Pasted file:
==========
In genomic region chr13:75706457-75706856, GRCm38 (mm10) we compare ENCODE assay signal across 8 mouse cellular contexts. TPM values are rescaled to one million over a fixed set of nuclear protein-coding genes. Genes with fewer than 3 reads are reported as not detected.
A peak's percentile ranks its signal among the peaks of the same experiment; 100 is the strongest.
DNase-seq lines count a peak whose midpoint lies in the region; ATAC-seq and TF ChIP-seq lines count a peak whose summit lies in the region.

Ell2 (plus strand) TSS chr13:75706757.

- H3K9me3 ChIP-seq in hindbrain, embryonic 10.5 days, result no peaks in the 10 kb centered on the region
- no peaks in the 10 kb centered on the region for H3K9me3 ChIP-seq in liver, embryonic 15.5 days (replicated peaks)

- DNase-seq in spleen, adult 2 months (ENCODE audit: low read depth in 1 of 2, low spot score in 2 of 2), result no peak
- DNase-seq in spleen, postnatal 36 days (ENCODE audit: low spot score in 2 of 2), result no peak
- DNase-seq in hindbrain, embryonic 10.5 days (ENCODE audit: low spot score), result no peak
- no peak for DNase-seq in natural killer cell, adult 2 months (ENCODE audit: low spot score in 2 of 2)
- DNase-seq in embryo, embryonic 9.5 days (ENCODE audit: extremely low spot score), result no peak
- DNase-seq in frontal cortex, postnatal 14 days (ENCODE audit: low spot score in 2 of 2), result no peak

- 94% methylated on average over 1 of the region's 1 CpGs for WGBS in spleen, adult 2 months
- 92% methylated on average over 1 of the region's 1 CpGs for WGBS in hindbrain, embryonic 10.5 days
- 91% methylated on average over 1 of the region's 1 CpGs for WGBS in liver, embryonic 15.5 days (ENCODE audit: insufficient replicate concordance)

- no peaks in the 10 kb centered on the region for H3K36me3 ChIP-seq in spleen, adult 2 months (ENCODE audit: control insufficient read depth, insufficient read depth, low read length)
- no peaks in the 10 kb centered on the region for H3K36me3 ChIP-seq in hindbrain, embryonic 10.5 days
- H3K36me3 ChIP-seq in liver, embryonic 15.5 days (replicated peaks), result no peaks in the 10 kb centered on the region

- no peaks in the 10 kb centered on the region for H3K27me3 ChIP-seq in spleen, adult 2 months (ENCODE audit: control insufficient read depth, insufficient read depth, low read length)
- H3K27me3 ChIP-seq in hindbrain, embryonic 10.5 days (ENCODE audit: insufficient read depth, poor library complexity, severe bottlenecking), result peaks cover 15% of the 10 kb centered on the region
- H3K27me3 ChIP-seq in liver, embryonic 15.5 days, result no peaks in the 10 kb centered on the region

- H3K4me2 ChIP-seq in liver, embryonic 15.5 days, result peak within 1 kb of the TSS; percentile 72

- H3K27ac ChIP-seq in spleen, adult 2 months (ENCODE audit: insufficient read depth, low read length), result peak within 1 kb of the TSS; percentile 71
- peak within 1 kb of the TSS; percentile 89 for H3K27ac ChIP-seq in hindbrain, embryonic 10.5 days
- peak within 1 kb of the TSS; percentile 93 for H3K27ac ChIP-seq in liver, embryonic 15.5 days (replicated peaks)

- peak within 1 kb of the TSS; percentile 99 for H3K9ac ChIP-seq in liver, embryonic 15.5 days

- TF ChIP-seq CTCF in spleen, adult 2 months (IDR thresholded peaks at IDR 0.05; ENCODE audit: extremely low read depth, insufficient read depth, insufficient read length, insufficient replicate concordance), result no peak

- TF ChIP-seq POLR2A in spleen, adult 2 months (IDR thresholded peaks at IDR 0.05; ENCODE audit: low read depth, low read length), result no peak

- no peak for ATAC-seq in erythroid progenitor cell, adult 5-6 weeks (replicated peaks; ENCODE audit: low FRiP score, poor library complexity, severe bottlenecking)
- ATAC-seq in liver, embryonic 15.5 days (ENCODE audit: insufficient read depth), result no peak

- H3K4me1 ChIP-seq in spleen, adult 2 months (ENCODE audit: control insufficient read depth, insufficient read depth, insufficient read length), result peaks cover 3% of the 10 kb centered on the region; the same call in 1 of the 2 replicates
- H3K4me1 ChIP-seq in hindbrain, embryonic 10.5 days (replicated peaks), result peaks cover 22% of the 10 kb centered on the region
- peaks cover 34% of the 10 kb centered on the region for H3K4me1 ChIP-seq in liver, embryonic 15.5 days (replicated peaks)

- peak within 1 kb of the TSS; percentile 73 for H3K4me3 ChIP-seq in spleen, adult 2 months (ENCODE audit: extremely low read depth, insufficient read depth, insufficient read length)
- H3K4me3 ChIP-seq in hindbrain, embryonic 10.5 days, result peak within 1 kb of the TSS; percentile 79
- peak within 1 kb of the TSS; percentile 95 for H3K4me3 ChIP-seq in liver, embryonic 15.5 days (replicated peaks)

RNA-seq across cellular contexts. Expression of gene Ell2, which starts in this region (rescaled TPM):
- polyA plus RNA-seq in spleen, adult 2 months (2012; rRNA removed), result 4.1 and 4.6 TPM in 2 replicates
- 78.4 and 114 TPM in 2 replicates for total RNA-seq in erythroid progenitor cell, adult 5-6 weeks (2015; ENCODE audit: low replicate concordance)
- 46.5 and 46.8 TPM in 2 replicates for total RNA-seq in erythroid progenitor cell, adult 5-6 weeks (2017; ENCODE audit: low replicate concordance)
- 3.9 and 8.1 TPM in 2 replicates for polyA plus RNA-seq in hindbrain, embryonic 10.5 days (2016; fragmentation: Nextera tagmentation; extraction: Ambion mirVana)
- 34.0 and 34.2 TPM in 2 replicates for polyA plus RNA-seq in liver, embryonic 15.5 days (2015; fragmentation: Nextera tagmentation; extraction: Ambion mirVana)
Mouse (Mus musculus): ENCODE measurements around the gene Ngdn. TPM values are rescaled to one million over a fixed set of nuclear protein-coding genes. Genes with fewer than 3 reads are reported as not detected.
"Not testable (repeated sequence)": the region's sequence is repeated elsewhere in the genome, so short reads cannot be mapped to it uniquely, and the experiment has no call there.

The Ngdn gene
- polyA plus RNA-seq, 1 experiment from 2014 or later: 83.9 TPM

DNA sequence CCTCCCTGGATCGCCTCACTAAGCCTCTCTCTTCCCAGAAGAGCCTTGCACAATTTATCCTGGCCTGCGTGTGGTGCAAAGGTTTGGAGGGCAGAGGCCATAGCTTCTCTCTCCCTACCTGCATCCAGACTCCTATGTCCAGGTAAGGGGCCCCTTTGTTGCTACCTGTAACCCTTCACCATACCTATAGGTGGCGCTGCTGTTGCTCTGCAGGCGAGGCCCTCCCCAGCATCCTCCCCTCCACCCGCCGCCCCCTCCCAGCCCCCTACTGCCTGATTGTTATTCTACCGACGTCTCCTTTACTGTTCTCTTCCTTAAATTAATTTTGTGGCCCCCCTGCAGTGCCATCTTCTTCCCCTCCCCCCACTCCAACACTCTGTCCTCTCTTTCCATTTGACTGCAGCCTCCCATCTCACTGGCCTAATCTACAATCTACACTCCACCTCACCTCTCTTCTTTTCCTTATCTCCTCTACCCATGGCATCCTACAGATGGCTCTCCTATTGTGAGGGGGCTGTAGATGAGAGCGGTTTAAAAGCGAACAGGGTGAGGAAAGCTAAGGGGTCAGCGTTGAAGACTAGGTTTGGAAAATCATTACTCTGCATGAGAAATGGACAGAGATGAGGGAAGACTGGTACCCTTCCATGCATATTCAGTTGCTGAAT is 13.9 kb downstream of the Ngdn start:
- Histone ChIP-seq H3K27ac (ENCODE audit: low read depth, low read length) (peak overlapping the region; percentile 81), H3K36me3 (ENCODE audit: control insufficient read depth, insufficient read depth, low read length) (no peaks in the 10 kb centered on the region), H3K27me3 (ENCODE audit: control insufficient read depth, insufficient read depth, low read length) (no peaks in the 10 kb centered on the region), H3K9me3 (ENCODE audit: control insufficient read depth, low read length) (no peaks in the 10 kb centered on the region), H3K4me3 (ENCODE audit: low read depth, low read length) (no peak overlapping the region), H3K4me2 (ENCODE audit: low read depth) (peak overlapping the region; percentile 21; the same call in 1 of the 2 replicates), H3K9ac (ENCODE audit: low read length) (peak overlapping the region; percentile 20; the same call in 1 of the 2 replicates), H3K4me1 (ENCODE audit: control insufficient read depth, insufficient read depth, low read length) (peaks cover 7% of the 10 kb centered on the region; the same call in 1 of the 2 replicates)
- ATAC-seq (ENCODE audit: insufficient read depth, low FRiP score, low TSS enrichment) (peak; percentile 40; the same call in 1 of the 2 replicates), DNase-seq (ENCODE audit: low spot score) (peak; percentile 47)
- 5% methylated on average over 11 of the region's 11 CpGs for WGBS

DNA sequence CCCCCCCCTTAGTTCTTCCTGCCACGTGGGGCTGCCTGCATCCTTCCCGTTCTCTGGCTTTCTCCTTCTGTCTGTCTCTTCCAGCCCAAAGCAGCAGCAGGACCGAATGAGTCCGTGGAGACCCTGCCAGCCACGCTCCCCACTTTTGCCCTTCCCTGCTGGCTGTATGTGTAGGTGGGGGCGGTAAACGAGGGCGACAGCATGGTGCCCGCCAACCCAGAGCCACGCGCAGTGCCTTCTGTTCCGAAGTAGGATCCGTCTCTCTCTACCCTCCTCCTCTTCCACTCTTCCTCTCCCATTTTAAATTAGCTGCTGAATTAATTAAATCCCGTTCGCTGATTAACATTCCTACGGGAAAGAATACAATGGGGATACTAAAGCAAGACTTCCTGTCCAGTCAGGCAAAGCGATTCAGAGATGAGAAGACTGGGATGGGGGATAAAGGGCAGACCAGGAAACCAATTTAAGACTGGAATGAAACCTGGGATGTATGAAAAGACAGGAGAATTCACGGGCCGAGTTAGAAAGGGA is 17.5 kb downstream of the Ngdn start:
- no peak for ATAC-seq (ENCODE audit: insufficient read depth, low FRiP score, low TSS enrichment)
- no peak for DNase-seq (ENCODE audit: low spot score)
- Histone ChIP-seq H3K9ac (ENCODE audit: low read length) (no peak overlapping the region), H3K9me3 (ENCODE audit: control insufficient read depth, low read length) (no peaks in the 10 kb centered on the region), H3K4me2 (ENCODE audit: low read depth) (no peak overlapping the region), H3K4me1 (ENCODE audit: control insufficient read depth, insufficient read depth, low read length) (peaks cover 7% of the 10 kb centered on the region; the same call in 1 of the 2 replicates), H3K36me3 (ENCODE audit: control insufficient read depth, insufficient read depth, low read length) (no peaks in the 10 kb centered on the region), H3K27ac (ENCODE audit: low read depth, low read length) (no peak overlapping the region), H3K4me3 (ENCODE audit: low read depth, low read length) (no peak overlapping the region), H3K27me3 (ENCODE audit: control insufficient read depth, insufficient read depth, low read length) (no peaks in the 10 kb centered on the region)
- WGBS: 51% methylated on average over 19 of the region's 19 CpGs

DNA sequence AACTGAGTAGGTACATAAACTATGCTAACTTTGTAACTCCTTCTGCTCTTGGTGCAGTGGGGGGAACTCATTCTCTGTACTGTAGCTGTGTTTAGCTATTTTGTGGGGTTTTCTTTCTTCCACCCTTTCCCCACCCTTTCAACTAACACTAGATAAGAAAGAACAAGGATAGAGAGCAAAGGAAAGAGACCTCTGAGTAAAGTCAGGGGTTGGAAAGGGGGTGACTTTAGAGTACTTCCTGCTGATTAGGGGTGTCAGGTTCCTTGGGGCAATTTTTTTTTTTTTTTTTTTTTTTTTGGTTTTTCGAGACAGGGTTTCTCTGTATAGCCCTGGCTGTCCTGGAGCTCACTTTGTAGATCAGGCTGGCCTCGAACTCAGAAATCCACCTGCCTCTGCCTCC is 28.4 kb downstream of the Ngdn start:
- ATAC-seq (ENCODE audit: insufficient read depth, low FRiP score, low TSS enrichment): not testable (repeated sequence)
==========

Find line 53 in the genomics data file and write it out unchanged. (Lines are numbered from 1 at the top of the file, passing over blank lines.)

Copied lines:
- no peak for DNase-seq (ENCODE audit: low spot score)